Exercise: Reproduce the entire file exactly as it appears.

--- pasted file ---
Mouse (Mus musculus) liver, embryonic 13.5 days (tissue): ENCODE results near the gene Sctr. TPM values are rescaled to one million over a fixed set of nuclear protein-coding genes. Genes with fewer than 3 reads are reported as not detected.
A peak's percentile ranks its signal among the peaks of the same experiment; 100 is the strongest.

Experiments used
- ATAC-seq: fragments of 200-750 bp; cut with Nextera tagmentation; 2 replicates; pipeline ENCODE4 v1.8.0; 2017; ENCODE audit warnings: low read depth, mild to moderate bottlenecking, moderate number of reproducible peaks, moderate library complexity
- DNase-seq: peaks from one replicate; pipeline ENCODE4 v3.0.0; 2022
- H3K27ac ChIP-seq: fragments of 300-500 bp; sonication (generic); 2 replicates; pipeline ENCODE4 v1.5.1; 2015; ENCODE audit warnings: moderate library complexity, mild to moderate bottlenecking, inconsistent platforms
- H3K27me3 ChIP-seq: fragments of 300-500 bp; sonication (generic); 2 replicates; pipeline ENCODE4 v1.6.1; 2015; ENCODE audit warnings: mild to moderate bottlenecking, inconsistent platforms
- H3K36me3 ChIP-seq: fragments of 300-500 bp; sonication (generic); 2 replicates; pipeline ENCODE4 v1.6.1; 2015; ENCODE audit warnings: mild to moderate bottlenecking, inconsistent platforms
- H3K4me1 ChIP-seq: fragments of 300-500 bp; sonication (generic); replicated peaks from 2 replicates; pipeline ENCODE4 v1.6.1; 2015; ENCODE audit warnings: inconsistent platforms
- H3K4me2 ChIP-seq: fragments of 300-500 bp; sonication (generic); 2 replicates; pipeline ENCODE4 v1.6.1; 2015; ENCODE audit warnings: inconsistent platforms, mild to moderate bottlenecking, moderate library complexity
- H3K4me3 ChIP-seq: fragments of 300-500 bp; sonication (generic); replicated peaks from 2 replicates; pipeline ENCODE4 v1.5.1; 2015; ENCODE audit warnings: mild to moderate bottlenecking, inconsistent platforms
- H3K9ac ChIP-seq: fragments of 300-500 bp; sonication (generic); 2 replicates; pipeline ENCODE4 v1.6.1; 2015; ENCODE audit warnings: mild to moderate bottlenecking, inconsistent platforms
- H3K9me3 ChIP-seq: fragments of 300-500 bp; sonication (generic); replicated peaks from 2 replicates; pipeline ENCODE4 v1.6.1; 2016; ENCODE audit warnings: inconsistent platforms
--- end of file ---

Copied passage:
Mouse (Mus musculus) liver, embryonic 13.5 days (tissue): ENCODE results near the gene Sctr. TPM values are rescaled to one million over a fixed set of nuclear protein-coding genes. Genes with fewer than 3 reads are reported as not detected.
A peak's percentile ranks its signal among the peaks of the same experiment; 100 is the strongest.

Experiments used
- ATAC-seq: fragments of 200-750 bp; cut with Nextera tagmentation; 2 replicates; pipeline ENCODE4 v1.8.0; 2017; ENCODE audit warnings: low read depth, mild to moderate bottlenecking, moderate number of reproducible peaks, moderate library complexity
- DNase-seq: peaks from one replicate; pipeline ENCODE4 v3.0.0; 2022
- H3K27ac ChIP-seq: fragments of 300-500 bp; sonication (generic); 2 replicates; pipeline ENCODE4 v1.5.1; 2015; ENCODE audit warnings: moderate library complexity, mild to moderate bottlenecking, inconsistent platforms
- H3K27me3 ChIP-seq: fragments of 300-500 bp; sonication (generic); 2 replicates; pipeline ENCODE4 v1.6.1; 2015; ENCODE audit warnings: mild to moderate bottlenecking, inconsistent platforms
- H3K36me3 ChIP-seq: fragments of 300-500 bp; sonication (generic); 2 replicates; pipeline ENCODE4 v1.6.1; 2015; ENCODE audit warnings: mild to moderate bottlenecking, inconsistent platforms
- H3K4me1 ChIP-seq: fragments of 300-500 bp; sonication (generic); replicated peaks from 2 replicates; pipeline ENCODE4 v1.6.1; 2015; ENCODE audit warnings: inconsistent platforms
- H3K4me2 ChIP-seq: fragments of 300-500 bp; sonication (generic); 2 replicates; pipeline ENCODE4 v1.6.1; 2015; ENCODE audit warnings: inconsistent platforms, mild to moderate bottlenecking, moderate library complexity
- H3K4me3 ChIP-seq: fragments of 300-500 bp; sonication (generic); replicated peaks from 2 replicates; pipeline ENCODE4 v1.5.1; 2015; ENCODE audit warnings: mild to moderate bottlenecking, inconsistent platforms
- H3K9ac ChIP-seq: fragments of 300-500 bp; sonication (generic); 2 replicates; pipeline ENCODE4 v1.6.1; 2015; ENCODE audit warnings: mild to moderate bottlenecking, inconsistent platforms
- H3K9me3 ChIP-seq: fragments of 300-500 bp; sonication (generic); replicated peaks from 2 replicates; pipeline ENCODE4 v1.6.1; 2016; ENCODE audit warnings: inconsistent platforms